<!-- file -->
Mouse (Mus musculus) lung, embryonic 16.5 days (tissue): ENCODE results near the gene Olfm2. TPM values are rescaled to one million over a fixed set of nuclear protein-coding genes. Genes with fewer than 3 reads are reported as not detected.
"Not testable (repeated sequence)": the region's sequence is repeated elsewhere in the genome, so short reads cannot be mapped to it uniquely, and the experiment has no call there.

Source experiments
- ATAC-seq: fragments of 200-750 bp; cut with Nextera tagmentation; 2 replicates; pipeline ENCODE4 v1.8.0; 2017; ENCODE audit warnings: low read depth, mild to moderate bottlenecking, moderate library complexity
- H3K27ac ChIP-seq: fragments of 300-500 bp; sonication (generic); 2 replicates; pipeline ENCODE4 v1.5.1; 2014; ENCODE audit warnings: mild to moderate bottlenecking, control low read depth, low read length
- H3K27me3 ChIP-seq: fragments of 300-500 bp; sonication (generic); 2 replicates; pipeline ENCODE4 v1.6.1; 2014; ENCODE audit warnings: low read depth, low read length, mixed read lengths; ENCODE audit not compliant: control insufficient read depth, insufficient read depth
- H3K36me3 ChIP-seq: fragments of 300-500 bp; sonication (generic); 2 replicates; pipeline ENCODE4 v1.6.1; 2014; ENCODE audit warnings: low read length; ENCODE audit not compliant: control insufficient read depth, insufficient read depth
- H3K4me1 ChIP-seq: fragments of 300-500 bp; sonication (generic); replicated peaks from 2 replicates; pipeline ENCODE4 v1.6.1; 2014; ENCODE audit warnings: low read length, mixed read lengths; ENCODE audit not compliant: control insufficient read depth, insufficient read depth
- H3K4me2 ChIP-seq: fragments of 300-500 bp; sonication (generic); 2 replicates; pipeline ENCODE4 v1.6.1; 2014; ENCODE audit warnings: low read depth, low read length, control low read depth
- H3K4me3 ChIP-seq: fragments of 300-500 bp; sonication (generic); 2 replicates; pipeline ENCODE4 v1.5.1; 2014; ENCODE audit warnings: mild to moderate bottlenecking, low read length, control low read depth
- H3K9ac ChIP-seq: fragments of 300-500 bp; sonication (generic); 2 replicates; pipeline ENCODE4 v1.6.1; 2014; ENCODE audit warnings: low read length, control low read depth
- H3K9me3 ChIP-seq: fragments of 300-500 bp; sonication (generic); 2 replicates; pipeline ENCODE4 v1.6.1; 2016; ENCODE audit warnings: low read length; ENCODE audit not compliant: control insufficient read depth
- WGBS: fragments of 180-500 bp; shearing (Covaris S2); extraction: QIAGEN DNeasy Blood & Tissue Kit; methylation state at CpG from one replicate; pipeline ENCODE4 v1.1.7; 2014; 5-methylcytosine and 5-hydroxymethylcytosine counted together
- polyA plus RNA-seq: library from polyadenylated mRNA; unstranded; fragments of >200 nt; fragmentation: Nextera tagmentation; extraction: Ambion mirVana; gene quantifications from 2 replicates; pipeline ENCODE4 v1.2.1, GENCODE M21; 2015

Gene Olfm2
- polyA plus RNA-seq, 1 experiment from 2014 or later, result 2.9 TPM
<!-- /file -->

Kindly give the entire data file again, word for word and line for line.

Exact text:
Mouse (Mus musculus) lung, embryonic 16.5 days (tissue): ENCODE results near the gene Olfm2. TPM values are rescaled to one million over a fixed set of nuclear protein-coding genes. Genes with fewer than 3 reads are reported as not detected.
"Not testable (repeated sequence)": the region's sequence is repeated elsewhere in the genome, so short reads cannot be mapped to it uniquely, and the experiment has no call there.

Source experiments
- ATAC-seq: fragments of 200-750 bp; cut with Nextera tagmentation; 2 replicates; pipeline ENCODE4 v1.8.0; 2017; ENCODE audit warnings: low read depth, mild to moderate bottlenecking, moderate library complexity
- H3K27ac ChIP-seq: fragments of 300-500 bp; sonication (generic); 2 replicates; pipeline ENCODE4 v1.5.1; 2014; ENCODE audit warnings: mild to moderate bottlenecking, control low read depth, low read length
- H3K27me3 ChIP-seq: fragments of 300-500 bp; sonication (generic); 2 replicates; pipeline ENCODE4 v1.6.1; 2014; ENCODE audit warnings: low read depth, low read length, mixed read lengths; ENCODE audit not compliant: control insufficient read depth, insufficient read depth
- H3K36me3 ChIP-seq: fragments of 300-500 bp; sonication (generic); 2 replicates; pipeline ENCODE4 v1.6.1; 2014; ENCODE audit warnings: low read length; ENCODE audit not compliant: control insufficient read depth, insufficient read depth
- H3K4me1 ChIP-seq: fragments of 300-500 bp; sonication (generic); replicated peaks from 2 replicates; pipeline ENCODE4 v1.6.1; 2014; ENCODE audit warnings: low read length, mixed read lengths; ENCODE audit not compliant: control insufficient read depth, insufficient read depth
- H3K4me2 ChIP-seq: fragments of 300-500 bp; sonication (generic); 2 replicates; pipeline ENCODE4 v1.6.1; 2014; ENCODE audit warnings: low read depth, low read length, control low read depth
- H3K4me3 ChIP-seq: fragments of 300-500 bp; sonication (generic); 2 replicates; pipeline ENCODE4 v1.5.1; 2014; ENCODE audit warnings: mild to moderate bottlenecking, low read length, control low read depth
- H3K9ac ChIP-seq: fragments of 300-500 bp; sonication (generic); 2 replicates; pipeline ENCODE4 v1.6.1; 2014; ENCODE audit warnings: low read length, control low read depth
- H3K9me3 ChIP-seq: fragments of 300-500 bp; sonication (generic); 2 replicates; pipeline ENCODE4 v1.6.1; 2016; ENCODE audit warnings: low read length; ENCODE audit not compliant: control insufficient read depth
- WGBS: fragments of 180-500 bp; shearing (Covaris S2); extraction: QIAGEN DNeasy Blood & Tissue Kit; methylation state at CpG from one replicate; pipeline ENCODE4 v1.1.7; 2014; 5-methylcytosine and 5-hydroxymethylcytosine counted together
- polyA plus RNA-seq: library from polyadenylated mRNA; unstranded; fragments of >200 nt; fragmentation: Nextera tagmentation; extraction: Ambion mirVana; gene quantifications from 2 replicates; pipeline ENCODE4 v1.2.1, GENCODE M21; 2015

Gene Olfm2
- polyA plus RNA-seq, 1 experiment from 2014 or later, result 2.9 TPM